A few days ago I was on the phone with a colleague who did a series of Net-Maps with groups of African farmers, asking them where they get their information about improving their farming practice. When we talked about the data she collected, we realized that what her farmers had mapped was like the pipe system (hopefully fresh water and not sewage…): What are all the potential connections that these farmers could use? That’s an interesting questions. And as the mapping was done with groups of farmers, I am sure that a lot of them learned about information sources they were not aware of before and that drawing the maps together might have helped them to access more and more diverse information afterward. What they didn’t map though was where does the information actually flow; and who provides more fresh water (good, correct, new information) as compared to sewage (old, wrong, useless information) – though some of this information was shared in the discussion.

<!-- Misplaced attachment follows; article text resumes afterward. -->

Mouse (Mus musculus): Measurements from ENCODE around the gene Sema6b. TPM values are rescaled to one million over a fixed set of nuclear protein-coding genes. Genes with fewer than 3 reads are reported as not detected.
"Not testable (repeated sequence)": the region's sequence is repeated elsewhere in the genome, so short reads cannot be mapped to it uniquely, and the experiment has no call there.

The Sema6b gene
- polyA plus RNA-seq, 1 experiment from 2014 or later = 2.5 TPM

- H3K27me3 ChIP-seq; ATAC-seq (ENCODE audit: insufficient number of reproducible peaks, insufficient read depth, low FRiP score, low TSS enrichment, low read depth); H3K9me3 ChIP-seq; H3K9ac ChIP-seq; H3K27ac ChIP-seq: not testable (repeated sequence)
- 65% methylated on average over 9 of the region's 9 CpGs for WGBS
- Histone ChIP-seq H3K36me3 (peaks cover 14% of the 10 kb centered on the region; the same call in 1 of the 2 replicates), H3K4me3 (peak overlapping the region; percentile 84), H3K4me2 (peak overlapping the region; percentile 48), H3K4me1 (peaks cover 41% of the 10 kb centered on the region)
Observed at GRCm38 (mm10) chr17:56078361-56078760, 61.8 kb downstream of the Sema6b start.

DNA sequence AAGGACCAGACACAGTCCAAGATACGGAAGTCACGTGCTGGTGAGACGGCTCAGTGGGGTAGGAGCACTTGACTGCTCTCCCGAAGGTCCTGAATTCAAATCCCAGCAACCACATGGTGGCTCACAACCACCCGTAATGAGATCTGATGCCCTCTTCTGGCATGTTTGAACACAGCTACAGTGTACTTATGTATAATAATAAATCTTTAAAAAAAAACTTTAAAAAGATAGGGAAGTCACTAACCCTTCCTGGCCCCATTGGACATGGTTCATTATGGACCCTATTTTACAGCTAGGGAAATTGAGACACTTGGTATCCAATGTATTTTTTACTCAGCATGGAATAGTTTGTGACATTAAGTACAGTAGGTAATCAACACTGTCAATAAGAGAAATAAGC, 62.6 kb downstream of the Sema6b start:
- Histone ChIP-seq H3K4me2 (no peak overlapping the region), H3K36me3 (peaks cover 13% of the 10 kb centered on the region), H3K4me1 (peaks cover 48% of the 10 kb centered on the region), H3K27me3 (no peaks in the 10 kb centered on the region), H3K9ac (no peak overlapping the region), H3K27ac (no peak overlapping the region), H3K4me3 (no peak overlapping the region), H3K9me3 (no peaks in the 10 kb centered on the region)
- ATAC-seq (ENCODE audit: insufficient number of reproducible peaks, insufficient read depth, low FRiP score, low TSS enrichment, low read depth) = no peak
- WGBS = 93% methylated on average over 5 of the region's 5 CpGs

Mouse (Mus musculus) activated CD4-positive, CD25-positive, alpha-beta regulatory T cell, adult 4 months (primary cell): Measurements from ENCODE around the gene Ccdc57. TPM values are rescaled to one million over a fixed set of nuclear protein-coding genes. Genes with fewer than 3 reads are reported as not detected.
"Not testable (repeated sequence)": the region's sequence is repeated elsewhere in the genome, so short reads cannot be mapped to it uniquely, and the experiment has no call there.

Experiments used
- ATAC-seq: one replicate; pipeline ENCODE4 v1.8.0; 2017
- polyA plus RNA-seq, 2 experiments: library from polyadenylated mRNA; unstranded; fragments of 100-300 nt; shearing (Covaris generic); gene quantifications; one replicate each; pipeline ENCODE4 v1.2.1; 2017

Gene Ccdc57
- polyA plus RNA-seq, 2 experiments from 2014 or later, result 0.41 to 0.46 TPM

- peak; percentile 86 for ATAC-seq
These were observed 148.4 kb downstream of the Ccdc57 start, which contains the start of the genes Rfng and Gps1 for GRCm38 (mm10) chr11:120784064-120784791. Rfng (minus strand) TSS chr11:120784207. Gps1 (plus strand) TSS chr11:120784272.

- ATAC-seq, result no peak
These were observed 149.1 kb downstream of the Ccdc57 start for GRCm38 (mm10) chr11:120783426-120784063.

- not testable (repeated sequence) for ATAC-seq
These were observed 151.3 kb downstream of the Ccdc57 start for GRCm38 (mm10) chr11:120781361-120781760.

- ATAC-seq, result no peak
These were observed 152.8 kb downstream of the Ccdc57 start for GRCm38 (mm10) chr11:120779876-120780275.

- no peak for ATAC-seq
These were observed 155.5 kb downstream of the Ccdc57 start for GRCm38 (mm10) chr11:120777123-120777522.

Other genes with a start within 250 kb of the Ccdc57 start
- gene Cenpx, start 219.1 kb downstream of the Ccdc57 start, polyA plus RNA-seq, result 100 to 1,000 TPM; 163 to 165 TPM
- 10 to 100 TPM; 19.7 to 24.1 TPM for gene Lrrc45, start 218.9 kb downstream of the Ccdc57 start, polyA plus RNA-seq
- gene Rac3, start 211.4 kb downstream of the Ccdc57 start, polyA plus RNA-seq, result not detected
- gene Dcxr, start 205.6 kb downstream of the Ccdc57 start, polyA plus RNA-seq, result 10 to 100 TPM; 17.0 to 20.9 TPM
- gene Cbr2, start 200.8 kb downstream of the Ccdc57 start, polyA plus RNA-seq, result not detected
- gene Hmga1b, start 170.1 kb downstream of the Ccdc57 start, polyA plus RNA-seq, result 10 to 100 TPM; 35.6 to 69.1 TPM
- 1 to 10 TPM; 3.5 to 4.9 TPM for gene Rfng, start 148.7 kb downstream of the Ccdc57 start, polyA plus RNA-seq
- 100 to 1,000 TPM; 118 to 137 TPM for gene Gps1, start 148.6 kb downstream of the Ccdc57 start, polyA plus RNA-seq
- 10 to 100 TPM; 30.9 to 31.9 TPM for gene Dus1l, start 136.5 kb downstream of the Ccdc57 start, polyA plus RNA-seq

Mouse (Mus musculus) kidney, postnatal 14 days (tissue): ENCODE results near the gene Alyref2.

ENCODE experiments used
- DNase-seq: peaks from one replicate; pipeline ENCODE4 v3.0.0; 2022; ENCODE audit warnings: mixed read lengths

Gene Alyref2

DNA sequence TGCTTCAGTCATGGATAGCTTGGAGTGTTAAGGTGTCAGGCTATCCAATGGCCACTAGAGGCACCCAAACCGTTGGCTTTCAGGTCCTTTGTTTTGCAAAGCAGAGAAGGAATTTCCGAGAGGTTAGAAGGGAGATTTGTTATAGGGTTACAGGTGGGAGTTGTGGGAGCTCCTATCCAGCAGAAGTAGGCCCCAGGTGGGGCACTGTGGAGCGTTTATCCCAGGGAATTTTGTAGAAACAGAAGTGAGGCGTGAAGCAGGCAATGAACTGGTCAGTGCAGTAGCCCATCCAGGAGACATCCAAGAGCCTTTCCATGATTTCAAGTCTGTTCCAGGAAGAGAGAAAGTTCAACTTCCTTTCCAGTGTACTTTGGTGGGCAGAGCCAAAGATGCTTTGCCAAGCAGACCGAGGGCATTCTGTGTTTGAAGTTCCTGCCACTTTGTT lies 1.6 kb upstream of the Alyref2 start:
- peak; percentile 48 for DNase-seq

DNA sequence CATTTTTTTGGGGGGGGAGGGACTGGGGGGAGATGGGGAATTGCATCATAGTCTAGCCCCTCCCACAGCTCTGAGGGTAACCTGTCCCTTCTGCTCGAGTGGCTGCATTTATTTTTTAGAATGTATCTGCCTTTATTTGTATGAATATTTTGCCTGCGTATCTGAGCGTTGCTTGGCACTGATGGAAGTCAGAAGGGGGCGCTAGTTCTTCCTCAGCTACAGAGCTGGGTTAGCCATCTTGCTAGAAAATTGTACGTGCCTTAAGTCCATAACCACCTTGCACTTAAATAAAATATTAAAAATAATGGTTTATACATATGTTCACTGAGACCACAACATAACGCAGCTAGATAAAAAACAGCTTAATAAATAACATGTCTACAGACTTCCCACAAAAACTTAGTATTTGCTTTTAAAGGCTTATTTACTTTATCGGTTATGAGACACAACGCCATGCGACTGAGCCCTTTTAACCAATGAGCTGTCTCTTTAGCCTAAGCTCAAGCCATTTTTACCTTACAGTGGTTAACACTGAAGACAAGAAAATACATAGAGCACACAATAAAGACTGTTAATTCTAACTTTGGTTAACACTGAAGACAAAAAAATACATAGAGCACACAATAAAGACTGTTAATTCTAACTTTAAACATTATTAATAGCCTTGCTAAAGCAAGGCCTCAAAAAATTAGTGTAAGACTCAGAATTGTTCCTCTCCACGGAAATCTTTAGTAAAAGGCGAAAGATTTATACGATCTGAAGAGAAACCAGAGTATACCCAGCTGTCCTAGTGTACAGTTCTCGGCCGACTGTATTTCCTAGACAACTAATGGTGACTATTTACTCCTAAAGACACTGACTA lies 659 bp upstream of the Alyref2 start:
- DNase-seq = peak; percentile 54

I’m not writing about this, because there is a right and a wrong approach to mapping out information networks. I think it is important to know about the (potential) connections as well as the flow. And depending on your underlying question and motivations, one might be more crucial than the other. But what is important is to be aware of what you are mapping, just like my friend was, otherwise it is so easy to misinterpret the answers and make up very bleak or overly optimistic stories about the connections that people have access to or actually use.